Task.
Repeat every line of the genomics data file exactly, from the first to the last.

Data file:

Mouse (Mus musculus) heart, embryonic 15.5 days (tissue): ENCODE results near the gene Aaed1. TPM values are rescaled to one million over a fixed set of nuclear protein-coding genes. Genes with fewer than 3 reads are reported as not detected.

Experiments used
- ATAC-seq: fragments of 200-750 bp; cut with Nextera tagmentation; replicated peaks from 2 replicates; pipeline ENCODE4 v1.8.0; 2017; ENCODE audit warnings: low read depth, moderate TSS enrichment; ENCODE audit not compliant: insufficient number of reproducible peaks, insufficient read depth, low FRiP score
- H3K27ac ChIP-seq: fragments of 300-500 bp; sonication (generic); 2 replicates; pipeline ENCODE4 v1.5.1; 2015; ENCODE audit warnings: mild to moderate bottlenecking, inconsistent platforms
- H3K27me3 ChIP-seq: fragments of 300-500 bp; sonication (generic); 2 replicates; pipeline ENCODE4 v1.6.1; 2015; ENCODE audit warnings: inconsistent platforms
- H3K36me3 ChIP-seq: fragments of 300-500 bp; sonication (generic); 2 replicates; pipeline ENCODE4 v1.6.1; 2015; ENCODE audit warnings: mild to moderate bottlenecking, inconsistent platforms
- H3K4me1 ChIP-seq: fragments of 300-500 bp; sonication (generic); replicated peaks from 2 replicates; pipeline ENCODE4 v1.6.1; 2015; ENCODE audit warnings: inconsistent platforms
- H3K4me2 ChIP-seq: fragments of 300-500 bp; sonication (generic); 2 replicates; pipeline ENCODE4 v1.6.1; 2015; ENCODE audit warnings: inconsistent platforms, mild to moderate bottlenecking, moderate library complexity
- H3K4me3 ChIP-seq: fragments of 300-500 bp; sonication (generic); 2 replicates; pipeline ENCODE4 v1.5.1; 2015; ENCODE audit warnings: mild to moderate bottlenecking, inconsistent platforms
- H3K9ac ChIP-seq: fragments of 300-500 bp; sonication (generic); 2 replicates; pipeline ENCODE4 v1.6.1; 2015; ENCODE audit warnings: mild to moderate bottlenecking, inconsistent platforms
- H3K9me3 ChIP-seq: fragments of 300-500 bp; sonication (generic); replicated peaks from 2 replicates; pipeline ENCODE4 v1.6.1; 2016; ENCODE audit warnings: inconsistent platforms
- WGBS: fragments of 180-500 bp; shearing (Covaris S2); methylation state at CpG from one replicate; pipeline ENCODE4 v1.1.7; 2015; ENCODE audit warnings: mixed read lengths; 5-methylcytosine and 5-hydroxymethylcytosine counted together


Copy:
Mouse (Mus musculus) heart, embryonic 15.5 days (tissue): ENCODE results near the gene Aaed1. TPM values are rescaled to one million over a fixed set of nuclear protein-coding genes. Genes with fewer than 3 reads are reported as not detected.

Experiments used
- ATAC-seq: fragments of 200-750 bp; cut with Nextera tagmentation; replicated peaks from 2 replicates; pipeline ENCODE4 v1.8.0; 2017; ENCODE audit warnings: low read depth, moderate TSS enrichment; ENCODE audit not compliant: insufficient number of reproducible peaks, insufficient read depth, low FRiP score
- H3K27ac ChIP-seq: fragments of 300-500 bp; sonication (generic); 2 replicates; pipeline ENCODE4 v1.5.1; 2015; ENCODE audit warnings: mild to moderate bottlenecking, inconsistent platforms
- H3K27me3 ChIP-seq: fragments of 300-500 bp; sonication (generic); 2 replicates; pipeline ENCODE4 v1.6.1; 2015; ENCODE audit warnings: inconsistent platforms
- H3K36me3 ChIP-seq: fragments of 300-500 bp; sonication (generic); 2 replicates; pipeline ENCODE4 v1.6.1; 2015; ENCODE audit warnings: mild to moderate bottlenecking, inconsistent platforms
- H3K4me1 ChIP-seq: fragments of 300-500 bp; sonication (generic); replicated peaks from 2 replicates; pipeline ENCODE4 v1.6.1; 2015; ENCODE audit warnings: inconsistent platforms
- H3K4me2 ChIP-seq: fragments of 300-500 bp; sonication (generic); 2 replicates; pipeline ENCODE4 v1.6.1; 2015; ENCODE audit warnings: inconsistent platforms, mild to moderate bottlenecking, moderate library complexity
- H3K4me3 ChIP-seq: fragments of 300-500 bp; sonication (generic); 2 replicates; pipeline ENCODE4 v1.5.1; 2015; ENCODE audit warnings: mild to moderate bottlenecking, inconsistent platforms
- H3K9ac ChIP-seq: fragments of 300-500 bp; sonication (generic); 2 replicates; pipeline ENCODE4 v1.6.1; 2015; ENCODE audit warnings: mild to moderate bottlenecking, inconsistent platforms
- H3K9me3 ChIP-seq: fragments of 300-500 bp; sonication (generic); replicated peaks from 2 replicates; pipeline ENCODE4 v1.6.1; 2016; ENCODE audit warnings: inconsistent platforms
- WGBS: fragments of 180-500 bp; shearing (Covaris S2); methylation state at CpG from one replicate; pipeline ENCODE4 v1.1.7; 2015; ENCODE audit warnings: mixed read lengths; 5-methylcytosine and 5-hydroxymethylcytosine counted together